Before we dive into the research, I want to be up front about the limitations of it. Usually, I talk about the strengths and weaknesses of individual studies, but since we’ll be covering SO much territory in this article, that would get quite unwieldy. So here are the shortcomings of the literature as a whole (keeping in mind that there are many high-quality studies, especially more recent ones).

  1. Small sample sizes. This is pretty common in exercise/nutrition research, but it’s especially prevalent here: We’re talking several studies with groups of five people, and a hefty number with 10 or fewer.
  2. Not using hormone testing to verify phase of the cycle. This isn’t quite as common anymore, but through the early to mid-’90s, the two most common methods for identifying where women were in their cycle were either counting forward or backward from the start of menses (i.e. 14 days after the start of menses would be labeled “ovulatory period,” or three days before menses would be labeled “late luteal period”), or determining follicular/luteal phase based on body temperature (a woman’s temperature usually increases by 0.3-0.5 degrees Celsius or ~.5-1 degree Fahrenheit around the time of ovulation, related to increasing progesterone, before decreasing again around the start of menses). Neither of these methods are necessarily “bad,” but they’re not as accurate as using hormone measurements to pinpoint where women are in their cycle.
  3. Low progesterone levels in many studies. In studies that did check hormone levels to verify the phases of the cycle, quite a few conducted on athletes found lower-than-normal progesterone levels during the luteal phase. This could indicate non-ovulatory cycles (i.e. you still menstruate, but you didn’t actually release an egg). The conclusions of these studies are questionable for women with normal, ovulatory cycles, because many of the changes seen in the LP are related to progesterone levels. If a study shows no difference between follicular and luteal phases, but progesterone was lower than normal during the LP, you don’t know whether or not there would still be no difference for women with normal cycles and progesterone levels.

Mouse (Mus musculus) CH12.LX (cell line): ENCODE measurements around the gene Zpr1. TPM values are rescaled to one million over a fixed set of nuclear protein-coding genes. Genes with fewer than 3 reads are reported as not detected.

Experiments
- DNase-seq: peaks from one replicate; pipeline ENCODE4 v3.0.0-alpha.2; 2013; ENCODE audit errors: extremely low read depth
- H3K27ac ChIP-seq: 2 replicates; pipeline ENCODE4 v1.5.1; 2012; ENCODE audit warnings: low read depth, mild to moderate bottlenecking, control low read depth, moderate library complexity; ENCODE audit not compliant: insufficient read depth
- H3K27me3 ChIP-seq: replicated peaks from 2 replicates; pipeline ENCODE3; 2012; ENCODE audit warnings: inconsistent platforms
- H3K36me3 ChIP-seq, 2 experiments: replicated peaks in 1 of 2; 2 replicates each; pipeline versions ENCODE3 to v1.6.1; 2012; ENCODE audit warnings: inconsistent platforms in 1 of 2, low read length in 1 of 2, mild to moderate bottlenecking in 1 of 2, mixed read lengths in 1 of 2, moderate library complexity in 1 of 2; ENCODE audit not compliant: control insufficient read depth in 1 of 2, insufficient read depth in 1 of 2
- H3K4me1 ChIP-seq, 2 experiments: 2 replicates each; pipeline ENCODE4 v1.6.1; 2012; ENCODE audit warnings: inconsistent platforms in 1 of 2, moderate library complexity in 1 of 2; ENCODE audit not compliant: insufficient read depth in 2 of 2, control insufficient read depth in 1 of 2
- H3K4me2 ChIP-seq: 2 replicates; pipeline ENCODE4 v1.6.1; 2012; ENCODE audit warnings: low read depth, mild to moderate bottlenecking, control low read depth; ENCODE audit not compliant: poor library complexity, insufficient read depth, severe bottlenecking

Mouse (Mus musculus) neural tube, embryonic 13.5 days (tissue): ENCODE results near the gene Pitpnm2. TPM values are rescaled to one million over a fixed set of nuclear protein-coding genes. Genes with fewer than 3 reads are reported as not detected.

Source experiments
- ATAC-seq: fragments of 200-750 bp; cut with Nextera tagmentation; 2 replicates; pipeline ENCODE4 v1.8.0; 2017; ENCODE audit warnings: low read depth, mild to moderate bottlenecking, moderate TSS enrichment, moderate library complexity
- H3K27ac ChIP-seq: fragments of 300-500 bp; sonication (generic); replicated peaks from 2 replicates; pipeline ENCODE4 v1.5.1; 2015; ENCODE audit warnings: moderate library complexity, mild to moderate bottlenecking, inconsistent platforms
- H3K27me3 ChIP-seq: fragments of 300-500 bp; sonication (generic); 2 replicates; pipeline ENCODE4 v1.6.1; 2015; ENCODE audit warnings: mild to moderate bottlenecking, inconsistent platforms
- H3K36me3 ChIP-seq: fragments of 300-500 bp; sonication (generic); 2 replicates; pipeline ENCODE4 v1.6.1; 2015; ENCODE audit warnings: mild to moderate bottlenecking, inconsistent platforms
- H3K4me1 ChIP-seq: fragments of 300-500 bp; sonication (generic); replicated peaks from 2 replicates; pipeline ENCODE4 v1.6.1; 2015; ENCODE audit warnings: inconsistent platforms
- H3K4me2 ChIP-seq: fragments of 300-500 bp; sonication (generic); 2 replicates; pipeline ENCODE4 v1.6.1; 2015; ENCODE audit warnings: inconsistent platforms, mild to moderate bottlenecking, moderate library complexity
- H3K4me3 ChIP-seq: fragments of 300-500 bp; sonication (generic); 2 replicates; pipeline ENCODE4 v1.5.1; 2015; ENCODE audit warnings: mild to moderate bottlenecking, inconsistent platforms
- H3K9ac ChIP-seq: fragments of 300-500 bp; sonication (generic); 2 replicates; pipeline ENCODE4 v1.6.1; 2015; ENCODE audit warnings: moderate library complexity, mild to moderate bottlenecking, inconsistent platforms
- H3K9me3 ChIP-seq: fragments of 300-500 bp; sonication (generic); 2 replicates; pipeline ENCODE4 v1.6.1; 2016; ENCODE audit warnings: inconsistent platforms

4. Samples at just two or three time points. Many studies just compare “follicular phase” versus “luteal phase.” However, there are different hormonal mixes at different times during each phase. For example, at the start of the FP (menses), estrogen and progesterone are both low, but by the end, estrogen has peaked while progesterone is still low. In the LP as well, progesterone is low at the start and end, but very high in the middle, while estrogen is still high just after ovulation, drops off a bit, rises again, and then tails off at the end of the LP. So, two studies may be comparing some parameter of performance during the “follicular phase” and “luteal phase,” but they may come to different conclusions based on where in the phases they sampled.
  5. The multitude of different contraceptives. There’s oral birth control, injectable birth control, implantable birth control devices, hormonal patches, progesterone-only, estrogen-and-progesterone, monophasic, biphasic, triphasic, and different levels of various hormones in each of them. However, many studies just say “birth control users” and “non-users” with the users taking eight different kinds of birth control that may all have slightly different effects lost in the statistical noise.
  6. HIGH individual variation. This primarily has to do with pre-menstrual and menstrual symptoms. Some women simply have it worse than others. But remember, science deals primarily with averages. As we’ll see, a lot of changes in performance are related moreso to severity of pre-menstrual and menstrual symptoms than to actual physiological changes that limit performance.
  7. Assuming a 28-day cycle. Many studies (again, not recent ones, but a lot of older ones) simply assumed a 28-day cycle. So they may say they’re testing women during the ovulatory phase (day 14), but that may be four days before ovulation for a woman with a 20-day cycle, or 3-4 days post-ovulation for a woman with a 35-day cycle.

Quality of Life